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Chapter: Paediatrics: Neonatology

Paediatrics: High frequency oscillatory ventilation

A continuous positive distending pressure (mean airway pressure) is ap-plied and, around this pressure amplitude (or ∆p) is oscillated by a dia-phragm or an interrupter device in the ventilator circuit.

High frequency oscillatory ventilation

 

A continuous positive distending pressure (mean airway pressure) is ap-plied and, around this pressure amplitude (or ∆p) is oscillated by a dia-phragm or an interrupter device in the ventilator circuit. High frequency oscillatory ventilation (HFOV) has an efficacy equivalent to IPPV in the primary treatment of RDS. It may be indicated for:

·  Rescue treatment when IPPV has failed.

 

   Pulmonary air leaks.

 

   Meconium aspiration syndrome.

 

   PPHN.

 

   Pulmonar y hypoplasia.

 

   Congenital diaphragmatic hernia (see Fig. 6.7).

 

Ventilation parameters

   Mean airway pressure (Paw).

   FiO2.

   Airway pressure difference generated around Paw (amplitude or ∆p).

   Oscillation frequency per second.

   Circuit gas flow.

 

Oxygenation (PaO2) is dependent on both Paw and FiO2. As Paw ‘rise’, PaO2 will improve as functional residual capacity (FRC) ‘rise’. At some point, how-ever, further Paw ‘rise’ will ‘fall’ PaO2 because of over distension.

 

CO2 removal (PaCO2) is dependent on alveolar ventilation and, so, on both the frequency and amplitude. Unlike IPPV, ventilator constraints make tidal volume inversely proportional to the frequency. It is normal for generated tidal volumes to be less than that physiologically required, yet adequate ventilation occurs—this apparent paradox is explained by com-plicated air flow physics of HFOV that augment CO2 diffusion. Once the frequency is set, CO2 removal is increased by ‘rise’amplitude and vice versa.

 

Commencing ventilation

 

If ventilating for the first time, appropriate initial settings at term are:

   Paw 8cmH2O.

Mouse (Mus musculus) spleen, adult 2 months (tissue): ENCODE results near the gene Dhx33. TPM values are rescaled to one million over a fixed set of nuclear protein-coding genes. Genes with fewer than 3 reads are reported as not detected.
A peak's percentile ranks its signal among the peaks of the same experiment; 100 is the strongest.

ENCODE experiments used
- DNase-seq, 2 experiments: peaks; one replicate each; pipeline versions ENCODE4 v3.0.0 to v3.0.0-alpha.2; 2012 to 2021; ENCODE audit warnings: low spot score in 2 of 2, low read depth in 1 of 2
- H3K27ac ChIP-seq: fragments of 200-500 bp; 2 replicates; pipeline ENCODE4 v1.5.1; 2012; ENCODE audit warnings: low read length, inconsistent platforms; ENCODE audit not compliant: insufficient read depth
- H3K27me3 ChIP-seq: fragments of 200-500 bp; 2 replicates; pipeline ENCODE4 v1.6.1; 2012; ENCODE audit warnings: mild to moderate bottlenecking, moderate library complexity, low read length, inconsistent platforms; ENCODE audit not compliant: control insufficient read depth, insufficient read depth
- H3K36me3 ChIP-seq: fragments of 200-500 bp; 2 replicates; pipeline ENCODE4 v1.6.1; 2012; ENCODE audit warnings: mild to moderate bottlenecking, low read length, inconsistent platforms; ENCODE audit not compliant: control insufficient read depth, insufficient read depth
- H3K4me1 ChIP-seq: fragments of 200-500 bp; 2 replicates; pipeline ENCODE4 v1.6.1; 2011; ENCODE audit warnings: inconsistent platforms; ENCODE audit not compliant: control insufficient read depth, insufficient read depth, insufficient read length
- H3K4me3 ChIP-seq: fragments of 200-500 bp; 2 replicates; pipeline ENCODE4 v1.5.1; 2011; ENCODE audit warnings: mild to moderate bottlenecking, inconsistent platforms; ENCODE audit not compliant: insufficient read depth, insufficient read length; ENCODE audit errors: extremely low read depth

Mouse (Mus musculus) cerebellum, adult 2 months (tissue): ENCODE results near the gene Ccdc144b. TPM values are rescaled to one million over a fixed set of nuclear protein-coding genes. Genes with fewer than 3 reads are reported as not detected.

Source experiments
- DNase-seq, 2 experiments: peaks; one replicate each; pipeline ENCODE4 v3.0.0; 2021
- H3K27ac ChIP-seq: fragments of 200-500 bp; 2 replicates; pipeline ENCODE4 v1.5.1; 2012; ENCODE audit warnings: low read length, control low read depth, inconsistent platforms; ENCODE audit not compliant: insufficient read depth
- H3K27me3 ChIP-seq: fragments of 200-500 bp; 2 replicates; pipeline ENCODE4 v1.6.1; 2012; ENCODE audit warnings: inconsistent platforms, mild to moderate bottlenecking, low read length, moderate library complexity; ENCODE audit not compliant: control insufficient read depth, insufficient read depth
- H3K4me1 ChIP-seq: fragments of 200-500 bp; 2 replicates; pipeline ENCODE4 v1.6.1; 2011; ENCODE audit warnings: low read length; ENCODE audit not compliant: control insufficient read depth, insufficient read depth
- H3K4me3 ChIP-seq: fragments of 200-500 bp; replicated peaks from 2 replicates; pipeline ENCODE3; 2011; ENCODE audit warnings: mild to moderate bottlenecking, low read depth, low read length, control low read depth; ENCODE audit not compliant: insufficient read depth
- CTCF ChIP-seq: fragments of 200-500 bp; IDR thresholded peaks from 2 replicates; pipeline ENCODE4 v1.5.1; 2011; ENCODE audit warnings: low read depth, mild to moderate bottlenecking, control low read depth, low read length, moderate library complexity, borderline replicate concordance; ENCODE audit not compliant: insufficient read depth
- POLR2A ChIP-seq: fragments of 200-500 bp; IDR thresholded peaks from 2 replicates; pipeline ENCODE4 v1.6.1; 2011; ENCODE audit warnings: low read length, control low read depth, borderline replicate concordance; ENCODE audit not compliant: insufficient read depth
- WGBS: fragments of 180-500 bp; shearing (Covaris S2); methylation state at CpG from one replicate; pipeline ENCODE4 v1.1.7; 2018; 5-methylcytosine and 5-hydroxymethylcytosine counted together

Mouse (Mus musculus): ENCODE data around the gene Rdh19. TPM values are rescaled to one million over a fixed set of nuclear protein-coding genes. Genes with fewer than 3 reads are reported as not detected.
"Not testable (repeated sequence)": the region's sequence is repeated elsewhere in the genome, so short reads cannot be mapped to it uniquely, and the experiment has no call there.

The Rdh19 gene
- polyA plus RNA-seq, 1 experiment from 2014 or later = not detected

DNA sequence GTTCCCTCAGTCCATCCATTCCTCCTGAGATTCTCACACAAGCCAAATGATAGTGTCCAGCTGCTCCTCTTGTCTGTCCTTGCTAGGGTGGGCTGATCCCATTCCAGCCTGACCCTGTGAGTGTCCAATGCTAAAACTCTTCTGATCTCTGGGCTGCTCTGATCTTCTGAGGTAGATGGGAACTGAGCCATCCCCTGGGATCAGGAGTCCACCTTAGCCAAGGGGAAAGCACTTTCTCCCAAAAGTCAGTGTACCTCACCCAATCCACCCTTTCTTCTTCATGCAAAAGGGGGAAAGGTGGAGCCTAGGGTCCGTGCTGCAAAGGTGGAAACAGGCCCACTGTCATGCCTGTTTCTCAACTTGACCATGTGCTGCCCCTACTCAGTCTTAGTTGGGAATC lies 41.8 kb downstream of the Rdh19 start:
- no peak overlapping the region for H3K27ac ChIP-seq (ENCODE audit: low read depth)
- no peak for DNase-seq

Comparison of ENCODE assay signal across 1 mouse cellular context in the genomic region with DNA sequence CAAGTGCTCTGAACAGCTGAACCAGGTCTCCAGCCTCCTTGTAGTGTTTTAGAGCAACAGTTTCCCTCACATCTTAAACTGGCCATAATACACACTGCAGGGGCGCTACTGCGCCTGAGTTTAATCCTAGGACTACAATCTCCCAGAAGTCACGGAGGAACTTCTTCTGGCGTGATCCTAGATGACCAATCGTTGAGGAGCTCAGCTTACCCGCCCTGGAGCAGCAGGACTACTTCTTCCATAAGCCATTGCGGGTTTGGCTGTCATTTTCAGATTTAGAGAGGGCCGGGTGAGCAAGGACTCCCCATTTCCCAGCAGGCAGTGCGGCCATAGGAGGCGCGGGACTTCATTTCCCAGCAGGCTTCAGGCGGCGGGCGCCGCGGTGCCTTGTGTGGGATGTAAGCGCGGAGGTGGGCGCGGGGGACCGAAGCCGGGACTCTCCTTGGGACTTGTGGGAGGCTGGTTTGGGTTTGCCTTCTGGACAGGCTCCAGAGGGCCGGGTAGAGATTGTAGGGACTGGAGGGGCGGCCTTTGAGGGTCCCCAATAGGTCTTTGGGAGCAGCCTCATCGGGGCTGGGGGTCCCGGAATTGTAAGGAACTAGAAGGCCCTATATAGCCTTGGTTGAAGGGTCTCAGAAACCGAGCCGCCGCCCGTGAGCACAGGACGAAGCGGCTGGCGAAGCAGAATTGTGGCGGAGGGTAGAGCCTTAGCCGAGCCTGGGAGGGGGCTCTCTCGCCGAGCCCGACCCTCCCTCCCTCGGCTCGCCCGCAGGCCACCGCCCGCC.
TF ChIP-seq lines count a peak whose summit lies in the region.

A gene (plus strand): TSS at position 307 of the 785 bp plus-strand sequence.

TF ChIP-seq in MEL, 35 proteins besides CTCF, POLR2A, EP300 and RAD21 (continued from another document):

Amplitude 20cmH2O.

   Frequency 10Hz.

 

   FiO2 0.5, i.e. 50% inspired O2 concentration.

If transferring from IPPV:

   Set initial HFOV Paw 2cmH2O higher then Paw used in IPPV.

   Start on the same FiO2, and set frequency at 10Hz.

Monitoring ventilation

 

Once ventilated, observe the infant’s chest expansion and oscillation, and alter settings as required.

Perform a CXR after 1hr to assess chest expansion: 8 posterior ribs visible above the diaphragm is appropriate until the baby is stable.

 

Monitoring ventilation is otherwise as for IPPV. Be aware that rapid elimination of CO2 can occur leading to over-ventilation. Anticipate and monitor blood gas/transcutaneous readings closely.

 

If PaO2 is too low: ‘rise’either the FiO2 or mean airway pressure (MAP) by 1–2cmH2O every 30–60min (avoid chest overexpansion), and vice versa.

If CO2  is too high: ‘rise’amplitude by 2cmH2O increments and vice versa.

Optimal CO2 elimination occurs at 10Hz, and, hence, the frequency does not usually need to be changed.

 

Weaning ventilation

 

As clinical status improves: ‘fall’ FiO2 to 0.5 and then ‘fall’ Paw by 2cmH2O steps until 6–7cmH2O is tolerated. Also progressively ‘fall’ amplitude to the mini-mum required to maintain normal CO2.

 

Some babies will tolerate weaning to what is essentially CPAP, whilst others, below a certain Paw, do better if changed to slow rate IPPV.

 

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Paediatrics: Neonatology


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